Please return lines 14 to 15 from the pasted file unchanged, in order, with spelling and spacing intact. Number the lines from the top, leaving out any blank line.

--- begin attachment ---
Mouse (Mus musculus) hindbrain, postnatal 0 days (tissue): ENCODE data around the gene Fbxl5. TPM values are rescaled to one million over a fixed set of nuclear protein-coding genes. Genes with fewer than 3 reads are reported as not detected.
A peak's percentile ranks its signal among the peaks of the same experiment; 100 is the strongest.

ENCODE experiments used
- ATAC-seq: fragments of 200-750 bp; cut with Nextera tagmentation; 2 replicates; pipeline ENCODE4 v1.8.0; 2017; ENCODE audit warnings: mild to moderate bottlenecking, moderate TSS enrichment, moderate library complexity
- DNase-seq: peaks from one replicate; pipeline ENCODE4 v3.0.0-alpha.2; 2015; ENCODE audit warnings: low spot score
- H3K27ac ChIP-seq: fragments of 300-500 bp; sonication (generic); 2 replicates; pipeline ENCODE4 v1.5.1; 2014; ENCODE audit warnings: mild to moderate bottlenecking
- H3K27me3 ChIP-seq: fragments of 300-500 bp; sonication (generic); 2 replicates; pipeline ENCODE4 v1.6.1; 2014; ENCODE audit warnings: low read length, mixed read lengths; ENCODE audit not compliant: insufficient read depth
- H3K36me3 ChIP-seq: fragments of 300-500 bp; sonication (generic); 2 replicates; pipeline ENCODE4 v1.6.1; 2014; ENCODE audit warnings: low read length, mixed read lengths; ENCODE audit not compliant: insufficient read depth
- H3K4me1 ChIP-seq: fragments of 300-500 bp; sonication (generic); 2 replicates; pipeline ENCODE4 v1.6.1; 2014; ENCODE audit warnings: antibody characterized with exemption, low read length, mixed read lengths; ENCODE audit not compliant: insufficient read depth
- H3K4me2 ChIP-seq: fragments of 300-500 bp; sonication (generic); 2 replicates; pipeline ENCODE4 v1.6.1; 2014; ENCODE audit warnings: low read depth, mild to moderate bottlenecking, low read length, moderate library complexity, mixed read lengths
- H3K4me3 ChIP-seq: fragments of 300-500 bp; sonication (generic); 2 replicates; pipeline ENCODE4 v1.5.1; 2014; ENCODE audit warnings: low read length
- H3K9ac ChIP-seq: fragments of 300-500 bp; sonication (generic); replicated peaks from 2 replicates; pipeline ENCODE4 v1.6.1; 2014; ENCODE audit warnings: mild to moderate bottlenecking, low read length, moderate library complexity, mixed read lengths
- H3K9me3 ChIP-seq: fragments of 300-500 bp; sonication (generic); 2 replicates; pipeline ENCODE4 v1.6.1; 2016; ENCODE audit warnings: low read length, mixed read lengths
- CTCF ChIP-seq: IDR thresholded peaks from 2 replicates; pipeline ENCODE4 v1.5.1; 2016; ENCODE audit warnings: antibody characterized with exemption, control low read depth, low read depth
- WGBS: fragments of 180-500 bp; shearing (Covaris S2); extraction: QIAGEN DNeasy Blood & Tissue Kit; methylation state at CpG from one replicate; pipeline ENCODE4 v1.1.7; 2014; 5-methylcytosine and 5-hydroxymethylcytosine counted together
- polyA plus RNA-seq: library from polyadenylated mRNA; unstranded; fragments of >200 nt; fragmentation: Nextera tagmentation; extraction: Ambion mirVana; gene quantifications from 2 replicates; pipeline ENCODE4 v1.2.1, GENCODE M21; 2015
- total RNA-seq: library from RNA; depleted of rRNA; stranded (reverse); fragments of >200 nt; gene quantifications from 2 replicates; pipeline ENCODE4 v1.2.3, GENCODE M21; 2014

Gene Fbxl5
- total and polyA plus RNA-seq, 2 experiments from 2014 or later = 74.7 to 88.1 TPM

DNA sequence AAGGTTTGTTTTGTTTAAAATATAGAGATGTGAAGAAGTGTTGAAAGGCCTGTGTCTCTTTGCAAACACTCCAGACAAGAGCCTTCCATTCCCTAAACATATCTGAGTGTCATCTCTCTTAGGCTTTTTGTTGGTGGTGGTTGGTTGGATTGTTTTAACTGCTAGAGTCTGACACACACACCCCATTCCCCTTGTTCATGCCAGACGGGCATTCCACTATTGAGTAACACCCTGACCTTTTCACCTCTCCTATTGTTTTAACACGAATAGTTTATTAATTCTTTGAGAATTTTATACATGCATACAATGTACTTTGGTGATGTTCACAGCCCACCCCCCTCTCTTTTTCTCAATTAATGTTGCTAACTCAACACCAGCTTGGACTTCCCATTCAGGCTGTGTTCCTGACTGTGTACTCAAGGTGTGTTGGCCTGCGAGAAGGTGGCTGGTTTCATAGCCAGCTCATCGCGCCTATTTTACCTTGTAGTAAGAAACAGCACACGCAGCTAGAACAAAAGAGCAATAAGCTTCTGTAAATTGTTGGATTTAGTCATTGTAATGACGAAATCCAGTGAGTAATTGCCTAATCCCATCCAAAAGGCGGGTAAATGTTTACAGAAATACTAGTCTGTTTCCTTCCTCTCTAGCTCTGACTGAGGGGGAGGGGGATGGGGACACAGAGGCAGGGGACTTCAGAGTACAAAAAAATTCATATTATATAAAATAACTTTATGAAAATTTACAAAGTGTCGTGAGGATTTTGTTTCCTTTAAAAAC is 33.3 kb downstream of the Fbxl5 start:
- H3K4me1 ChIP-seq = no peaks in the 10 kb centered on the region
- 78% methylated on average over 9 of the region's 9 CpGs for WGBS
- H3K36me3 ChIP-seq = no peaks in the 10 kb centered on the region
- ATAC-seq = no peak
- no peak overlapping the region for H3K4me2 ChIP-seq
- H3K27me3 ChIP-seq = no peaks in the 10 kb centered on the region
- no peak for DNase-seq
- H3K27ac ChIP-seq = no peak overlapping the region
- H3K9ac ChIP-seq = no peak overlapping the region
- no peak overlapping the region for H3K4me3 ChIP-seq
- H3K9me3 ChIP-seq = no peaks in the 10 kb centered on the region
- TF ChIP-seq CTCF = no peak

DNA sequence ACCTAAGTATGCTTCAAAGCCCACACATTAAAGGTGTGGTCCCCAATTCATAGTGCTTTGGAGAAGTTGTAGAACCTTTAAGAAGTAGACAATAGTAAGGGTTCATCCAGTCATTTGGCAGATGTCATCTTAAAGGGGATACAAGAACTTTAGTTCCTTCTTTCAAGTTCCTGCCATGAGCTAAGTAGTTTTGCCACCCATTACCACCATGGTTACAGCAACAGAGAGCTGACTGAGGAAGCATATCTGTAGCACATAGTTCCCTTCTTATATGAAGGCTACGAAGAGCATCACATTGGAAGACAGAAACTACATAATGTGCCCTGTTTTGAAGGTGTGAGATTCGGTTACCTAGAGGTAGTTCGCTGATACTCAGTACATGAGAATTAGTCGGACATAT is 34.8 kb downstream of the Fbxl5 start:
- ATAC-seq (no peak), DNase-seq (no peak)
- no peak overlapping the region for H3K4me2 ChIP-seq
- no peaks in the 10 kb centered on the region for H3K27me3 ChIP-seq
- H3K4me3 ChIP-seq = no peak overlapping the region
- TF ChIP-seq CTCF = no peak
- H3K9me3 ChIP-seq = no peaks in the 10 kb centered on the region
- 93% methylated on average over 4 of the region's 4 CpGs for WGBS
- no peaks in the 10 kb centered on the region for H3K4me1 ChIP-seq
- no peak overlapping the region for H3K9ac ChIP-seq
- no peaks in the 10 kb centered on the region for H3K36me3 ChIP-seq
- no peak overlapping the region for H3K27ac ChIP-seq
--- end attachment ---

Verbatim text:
- CTCF ChIP-seq: IDR thresholded peaks from 2 replicates; pipeline ENCODE4 v1.5.1; 2016; ENCODE audit warnings: antibody characterized with exemption, control low read depth, low read depth
- WGBS: fragments of 180-500 bp; shearing (Covaris S2); extraction: QIAGEN DNeasy Blood & Tissue Kit; methylation state at CpG from one replicate; pipeline ENCODE4 v1.1.7; 2014; 5-methylcytosine and 5-hydroxymethylcytosine counted together